The struggle over who will be able to put (or keep) their fingers in this profitable pie is a bread and butter question for the capitalist class. It is reflected within the ANC as the tug-of-war between the supporters of Ramaphosa and the supporters of Zuma. It lies behind Bathabile Dlamini’s clumsy proposal to move Eskom from the Department of Public Enterprises to the Department of Energy, and the differences within the cabinet on the future role of so-called ‘Independent’ Power Producers (IPPs – see below). Outside the ANC, the DA champions allowing the ‘Eskom monopoly’ to collapse in favour of IPPs. The EFF and other capitalist political and business groups flirt with reviving a new nuclear-build programme.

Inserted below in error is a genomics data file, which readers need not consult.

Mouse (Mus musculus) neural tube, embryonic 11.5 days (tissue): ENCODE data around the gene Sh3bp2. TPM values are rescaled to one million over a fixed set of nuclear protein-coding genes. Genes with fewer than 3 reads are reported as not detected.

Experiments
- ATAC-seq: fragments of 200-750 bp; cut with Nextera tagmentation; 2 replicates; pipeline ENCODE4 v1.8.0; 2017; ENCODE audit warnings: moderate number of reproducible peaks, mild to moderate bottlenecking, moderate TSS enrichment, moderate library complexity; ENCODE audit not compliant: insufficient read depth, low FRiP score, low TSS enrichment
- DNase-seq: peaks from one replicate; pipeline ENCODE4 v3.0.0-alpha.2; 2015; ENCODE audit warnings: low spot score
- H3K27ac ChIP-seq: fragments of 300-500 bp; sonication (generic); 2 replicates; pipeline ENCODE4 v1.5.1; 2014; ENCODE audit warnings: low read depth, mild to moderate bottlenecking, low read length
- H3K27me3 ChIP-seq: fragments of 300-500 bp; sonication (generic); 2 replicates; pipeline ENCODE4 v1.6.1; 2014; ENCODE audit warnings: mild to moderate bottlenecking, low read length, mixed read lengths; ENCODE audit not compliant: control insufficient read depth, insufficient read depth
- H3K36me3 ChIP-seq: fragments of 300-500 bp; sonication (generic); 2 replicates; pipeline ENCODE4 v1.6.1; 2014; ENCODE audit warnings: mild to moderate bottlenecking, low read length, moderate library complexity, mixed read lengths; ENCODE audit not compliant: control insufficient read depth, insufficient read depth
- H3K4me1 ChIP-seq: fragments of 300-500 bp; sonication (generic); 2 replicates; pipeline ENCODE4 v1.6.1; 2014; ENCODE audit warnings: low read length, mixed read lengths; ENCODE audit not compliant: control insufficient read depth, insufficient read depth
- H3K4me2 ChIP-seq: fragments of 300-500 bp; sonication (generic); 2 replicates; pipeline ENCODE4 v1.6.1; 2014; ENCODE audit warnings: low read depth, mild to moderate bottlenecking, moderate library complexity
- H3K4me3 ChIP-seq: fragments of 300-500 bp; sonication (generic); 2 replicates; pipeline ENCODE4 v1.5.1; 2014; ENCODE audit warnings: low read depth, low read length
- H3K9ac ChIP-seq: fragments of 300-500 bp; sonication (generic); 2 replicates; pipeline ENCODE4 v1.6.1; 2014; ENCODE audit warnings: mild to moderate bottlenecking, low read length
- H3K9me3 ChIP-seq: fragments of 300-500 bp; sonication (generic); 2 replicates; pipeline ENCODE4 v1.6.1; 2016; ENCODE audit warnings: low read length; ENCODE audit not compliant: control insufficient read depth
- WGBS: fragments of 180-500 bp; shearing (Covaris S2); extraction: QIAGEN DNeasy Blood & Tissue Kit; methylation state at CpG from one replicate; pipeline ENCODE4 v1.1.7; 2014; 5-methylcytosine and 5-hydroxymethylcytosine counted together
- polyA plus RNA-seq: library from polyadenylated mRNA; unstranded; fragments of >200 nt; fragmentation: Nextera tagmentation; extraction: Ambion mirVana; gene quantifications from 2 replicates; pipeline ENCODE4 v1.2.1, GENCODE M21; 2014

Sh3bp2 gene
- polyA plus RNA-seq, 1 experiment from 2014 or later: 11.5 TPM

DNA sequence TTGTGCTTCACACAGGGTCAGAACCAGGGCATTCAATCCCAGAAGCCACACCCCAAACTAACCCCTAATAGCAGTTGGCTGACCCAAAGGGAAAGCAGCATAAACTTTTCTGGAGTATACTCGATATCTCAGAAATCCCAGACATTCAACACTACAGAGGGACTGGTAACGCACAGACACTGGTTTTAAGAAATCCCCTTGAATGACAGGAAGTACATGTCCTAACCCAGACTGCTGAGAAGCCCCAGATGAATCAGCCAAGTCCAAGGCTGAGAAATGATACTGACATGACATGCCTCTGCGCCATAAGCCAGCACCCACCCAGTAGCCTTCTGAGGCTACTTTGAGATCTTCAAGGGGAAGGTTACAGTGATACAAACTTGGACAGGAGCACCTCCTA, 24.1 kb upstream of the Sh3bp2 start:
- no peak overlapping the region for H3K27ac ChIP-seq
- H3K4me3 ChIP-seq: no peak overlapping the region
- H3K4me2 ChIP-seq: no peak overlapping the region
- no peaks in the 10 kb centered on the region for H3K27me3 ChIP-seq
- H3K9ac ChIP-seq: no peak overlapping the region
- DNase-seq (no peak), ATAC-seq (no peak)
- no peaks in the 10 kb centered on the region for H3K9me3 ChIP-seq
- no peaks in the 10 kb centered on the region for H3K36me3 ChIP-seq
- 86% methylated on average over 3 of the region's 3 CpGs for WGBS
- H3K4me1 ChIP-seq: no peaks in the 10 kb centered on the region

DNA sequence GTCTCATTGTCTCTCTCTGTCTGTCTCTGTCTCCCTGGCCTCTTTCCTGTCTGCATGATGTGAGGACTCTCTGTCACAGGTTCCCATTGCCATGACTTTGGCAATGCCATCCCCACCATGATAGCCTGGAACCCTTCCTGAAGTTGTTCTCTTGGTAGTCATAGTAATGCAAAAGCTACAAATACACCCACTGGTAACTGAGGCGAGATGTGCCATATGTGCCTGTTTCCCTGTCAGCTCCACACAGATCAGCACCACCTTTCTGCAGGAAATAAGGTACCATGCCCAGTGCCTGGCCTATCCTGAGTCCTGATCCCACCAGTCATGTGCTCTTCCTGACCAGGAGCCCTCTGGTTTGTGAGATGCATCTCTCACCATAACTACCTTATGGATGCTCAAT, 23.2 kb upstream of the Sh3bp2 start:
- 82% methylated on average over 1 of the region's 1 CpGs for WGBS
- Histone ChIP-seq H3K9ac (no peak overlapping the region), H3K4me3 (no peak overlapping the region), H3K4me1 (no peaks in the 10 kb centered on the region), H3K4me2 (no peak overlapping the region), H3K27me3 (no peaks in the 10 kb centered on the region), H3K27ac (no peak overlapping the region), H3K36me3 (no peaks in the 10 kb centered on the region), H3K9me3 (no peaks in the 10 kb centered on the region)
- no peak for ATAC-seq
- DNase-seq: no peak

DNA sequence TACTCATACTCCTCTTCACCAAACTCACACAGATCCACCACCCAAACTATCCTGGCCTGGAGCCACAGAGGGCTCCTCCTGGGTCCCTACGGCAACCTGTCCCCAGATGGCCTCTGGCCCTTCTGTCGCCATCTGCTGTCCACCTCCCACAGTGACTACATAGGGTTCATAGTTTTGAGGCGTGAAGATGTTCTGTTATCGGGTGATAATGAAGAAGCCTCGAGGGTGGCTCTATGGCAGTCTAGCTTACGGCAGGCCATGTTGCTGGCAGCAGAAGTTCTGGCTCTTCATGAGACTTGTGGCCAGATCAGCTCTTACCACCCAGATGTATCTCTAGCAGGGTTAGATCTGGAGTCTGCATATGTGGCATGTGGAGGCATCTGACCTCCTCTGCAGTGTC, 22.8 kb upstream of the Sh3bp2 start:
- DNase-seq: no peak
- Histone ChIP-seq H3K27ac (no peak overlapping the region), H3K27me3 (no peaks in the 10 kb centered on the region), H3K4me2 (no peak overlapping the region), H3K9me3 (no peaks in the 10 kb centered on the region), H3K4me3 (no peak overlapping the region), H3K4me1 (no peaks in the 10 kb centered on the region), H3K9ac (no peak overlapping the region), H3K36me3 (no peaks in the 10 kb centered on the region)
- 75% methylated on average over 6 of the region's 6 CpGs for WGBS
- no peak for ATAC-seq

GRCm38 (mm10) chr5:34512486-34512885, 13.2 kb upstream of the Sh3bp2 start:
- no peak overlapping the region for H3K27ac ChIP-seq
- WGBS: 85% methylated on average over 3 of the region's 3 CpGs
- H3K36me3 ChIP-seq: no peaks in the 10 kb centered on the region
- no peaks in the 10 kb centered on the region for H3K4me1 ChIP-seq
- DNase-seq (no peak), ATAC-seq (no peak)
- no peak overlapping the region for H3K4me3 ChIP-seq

Ultimately, the lack of agreement over Eskom’s future reflects the more general impasse of South African capitalism. An intensified struggle within the ruling elite is one of its symptoms. This is blunting the ability of the Ramaphosa government – the current capitalist ‘executive committee’ – to impose a solution on the squabbling factions, whether they are inside or outside the ANC. This has wider implications for capitalism’s sick economy. The growth in Eskom’s debt to R450 billion is a systemic danger. It is one of the issues at the heart of the threat by credit ratings agency Moody’s to downgrade SA to ‘junk’ with all the consequences that would have for jobs and living standards (see SA’s Economic Crisis – No Way Out for the Working Class Under Capitalism).